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Charity founder highlights plight of stateless children

2018/02/23 20:35:43

Taipei, Feb. 23 (CNA) For the past three decades, Nicole Yang (楊婕妤) has devoted her life to caring for people living with HIV/AIDS and providing shelter for disadvantaged foreign nationals and migrant workers in Taiwan.

Over the past seven years, the 62-year-old founder of the Harmony Home Association, Taiwan (台灣關愛之家協會) charity group has extended her services to another group of disadvantaged people in the country -- stateless children born to migrant workers.

A CNA reporter recently visited the association's center for women and children in Taipei's Wenshan District, which provides shelter for children with HIV/AIDS, as well as migrant workers and their stateless children.

Scores of boisterous children fill the hallway with their laughter. They call Yang by the endearing nickname "Mimi" and follow her everywhere.

Yang began caring for HIV/AIDS patients in 1986, after one of her close friends was diagnosed with the virus. She founded the Harmony Home Association in 2003 to raise awareness of the disease and offer better care for sufferers.

In 2006, she was honored with the Health, Welfare and Environment Foundation's Medical Dedication Award, becoming the first non-medical professional to receive the award.

She said it was by chance that she began looking after migrant workers and their children.

In 1997, two foreign priests approached her and asked if she could help take care of disadvantaged foreign nationals in Taiwan, and with her passion for helping people, she agreed, Yang said.

Although the foreign nationals she serves are not limited to migrant workers from Southeast Asia, she said their numbers have increased over the past decade as Taiwan has introduced more migrant workers.

Many pregnant migrant workers choose to run away from their jobs to give birth to their children, but are ultimately unable to take care of their children and seek help from her association, Yang said.

An average of 700 children are born to migrant workers in Taiwan each year, one in four of whom are unable to obtain legal resident status in the country, according to statistics compiled by the association.

It is estimated that around 1,300 such children reside in Taiwan at present, with no access to health insurance.

"As long as the migrant mothers are legally employed in Taiwan, their children can apply for a residence permit and a national health insurance card," but if they do not have legal status, their children cannot apply for such benefits, Yang noted.

"Regardless of what the mothers or the adults do, we should protect the children," she said, urging the government to give stateless children temporary residence permits so they can obtain health insurance.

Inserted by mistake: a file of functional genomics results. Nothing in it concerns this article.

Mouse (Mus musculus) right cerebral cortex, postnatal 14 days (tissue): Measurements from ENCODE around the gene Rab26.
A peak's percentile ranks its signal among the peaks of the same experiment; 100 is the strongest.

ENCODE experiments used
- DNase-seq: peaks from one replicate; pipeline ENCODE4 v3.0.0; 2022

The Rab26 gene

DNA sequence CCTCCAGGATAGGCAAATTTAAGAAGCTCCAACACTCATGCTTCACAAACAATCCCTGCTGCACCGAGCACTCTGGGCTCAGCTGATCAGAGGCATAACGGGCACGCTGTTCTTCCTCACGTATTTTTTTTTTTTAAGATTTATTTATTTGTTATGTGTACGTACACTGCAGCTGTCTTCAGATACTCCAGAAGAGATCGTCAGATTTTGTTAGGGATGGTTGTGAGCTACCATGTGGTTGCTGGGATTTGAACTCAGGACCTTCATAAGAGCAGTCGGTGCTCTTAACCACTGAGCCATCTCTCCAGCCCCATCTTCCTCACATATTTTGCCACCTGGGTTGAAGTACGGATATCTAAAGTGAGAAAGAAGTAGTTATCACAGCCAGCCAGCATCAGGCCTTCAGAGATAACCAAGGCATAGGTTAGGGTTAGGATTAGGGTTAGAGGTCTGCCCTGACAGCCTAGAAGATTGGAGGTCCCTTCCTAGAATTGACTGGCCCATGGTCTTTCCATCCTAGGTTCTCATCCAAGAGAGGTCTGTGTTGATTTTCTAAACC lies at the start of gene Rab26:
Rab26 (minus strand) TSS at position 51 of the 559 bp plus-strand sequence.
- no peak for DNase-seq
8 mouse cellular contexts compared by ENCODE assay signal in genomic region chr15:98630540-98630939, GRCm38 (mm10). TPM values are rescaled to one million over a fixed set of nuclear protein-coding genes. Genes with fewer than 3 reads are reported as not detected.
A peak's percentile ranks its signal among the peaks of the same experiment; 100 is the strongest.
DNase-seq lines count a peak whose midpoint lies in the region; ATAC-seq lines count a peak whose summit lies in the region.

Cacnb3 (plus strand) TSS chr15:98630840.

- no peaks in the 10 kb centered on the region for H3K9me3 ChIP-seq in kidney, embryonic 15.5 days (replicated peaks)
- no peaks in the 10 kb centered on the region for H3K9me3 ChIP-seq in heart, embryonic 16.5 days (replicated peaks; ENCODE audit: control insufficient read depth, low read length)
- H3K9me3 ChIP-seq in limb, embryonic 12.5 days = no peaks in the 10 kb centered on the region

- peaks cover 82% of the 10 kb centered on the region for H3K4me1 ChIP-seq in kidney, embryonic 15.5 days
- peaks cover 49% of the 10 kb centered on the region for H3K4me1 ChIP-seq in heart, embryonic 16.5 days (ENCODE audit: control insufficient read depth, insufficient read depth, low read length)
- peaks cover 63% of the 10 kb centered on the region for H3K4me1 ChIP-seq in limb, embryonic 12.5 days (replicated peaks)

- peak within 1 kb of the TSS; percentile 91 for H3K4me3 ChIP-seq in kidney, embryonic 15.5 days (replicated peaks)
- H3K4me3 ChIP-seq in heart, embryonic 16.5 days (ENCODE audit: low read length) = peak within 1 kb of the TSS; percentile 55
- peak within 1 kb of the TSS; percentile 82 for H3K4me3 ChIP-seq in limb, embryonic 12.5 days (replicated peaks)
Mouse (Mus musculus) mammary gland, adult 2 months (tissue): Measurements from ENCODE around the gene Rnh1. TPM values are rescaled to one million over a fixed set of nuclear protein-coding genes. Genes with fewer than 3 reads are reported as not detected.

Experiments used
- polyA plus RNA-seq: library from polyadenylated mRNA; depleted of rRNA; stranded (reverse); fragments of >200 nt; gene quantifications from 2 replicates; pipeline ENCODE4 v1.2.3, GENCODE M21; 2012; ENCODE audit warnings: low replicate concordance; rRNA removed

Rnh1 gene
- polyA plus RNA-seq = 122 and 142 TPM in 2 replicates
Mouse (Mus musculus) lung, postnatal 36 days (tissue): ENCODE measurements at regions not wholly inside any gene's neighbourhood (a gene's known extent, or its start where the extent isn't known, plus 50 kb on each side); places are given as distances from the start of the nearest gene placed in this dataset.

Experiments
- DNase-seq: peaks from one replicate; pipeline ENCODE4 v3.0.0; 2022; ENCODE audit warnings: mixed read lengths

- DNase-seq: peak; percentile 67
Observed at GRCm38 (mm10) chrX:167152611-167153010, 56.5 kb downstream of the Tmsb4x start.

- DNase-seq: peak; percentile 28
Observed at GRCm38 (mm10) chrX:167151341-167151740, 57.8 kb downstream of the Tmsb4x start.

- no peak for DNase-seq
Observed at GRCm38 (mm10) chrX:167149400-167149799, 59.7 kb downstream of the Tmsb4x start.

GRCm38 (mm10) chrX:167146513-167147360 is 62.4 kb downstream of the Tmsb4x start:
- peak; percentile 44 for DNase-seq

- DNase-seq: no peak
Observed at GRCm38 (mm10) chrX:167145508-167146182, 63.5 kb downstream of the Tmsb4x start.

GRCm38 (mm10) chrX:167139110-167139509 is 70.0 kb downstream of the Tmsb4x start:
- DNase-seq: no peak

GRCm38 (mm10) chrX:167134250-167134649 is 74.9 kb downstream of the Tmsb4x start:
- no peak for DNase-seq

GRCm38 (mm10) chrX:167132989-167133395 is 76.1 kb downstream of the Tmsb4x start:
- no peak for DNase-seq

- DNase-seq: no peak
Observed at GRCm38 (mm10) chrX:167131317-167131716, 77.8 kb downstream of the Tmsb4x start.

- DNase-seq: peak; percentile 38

Having health insurance is important because some infants are born prematurely or with defects, and their medical care costs can pile up, she said.

Her association spends about NT$2 million (US$68,301) to NT$3 million each year to help pay for the medical costs of these children, said Yang, whose association currently shelters 160 stateless children.

Yang said the stateless children her association shelters are mostly children of unaccounted-for migrant workers who have run away from their jobs or overstayed their visas. These children cannot acquire Taiwan nationality because neither of their parents are Taiwanese nationals.

Around 10 percent of those stateless children are abandoned by their birth parents, making them stateless orphans, Yang said, adding that she is worried these children could grow up to be marginalized in society.

Legal Aid Foundation Deputy CEO Lin Tsung-hsien (林聰賢) told CNA that stateless children not only have problems accessing medical care, but also have problems going to school and finding jobs when they grow older.

Currently, some of those problems are being solved on a case-by- case basis, but the problems show that the existing laws and regulations are insufficient, said Lin, who called for a universal standard to address the issue.

"One person's problem may not be much of a problem. But if it is a problem affecting hundreds or thousands of people, it is a big problem," he pointed out.

Taiwan, as a diverse society, should embrace these children instead of ignoring them because some of them could end up living in Taiwan for the rest of their lives, Lin said.

Despite spending so much time and effort caring for migrant workers and their children, Yang said she gains more than she gives.

Many of the migrant workers eventually volunteer to look after HIV/AIDS patients at her shelters -- something many Taiwanese are not necessarily willing to do, she said.

Whether it is caring for HIV/AIDS sufferers or stateless children, Yang said, she does not feel that she has sacrificed herself for others, but is just acting out of a sense of responsibility.

"This is a life I chose for myself," she said.

(By Wang Yang-yu and Christie Chen)
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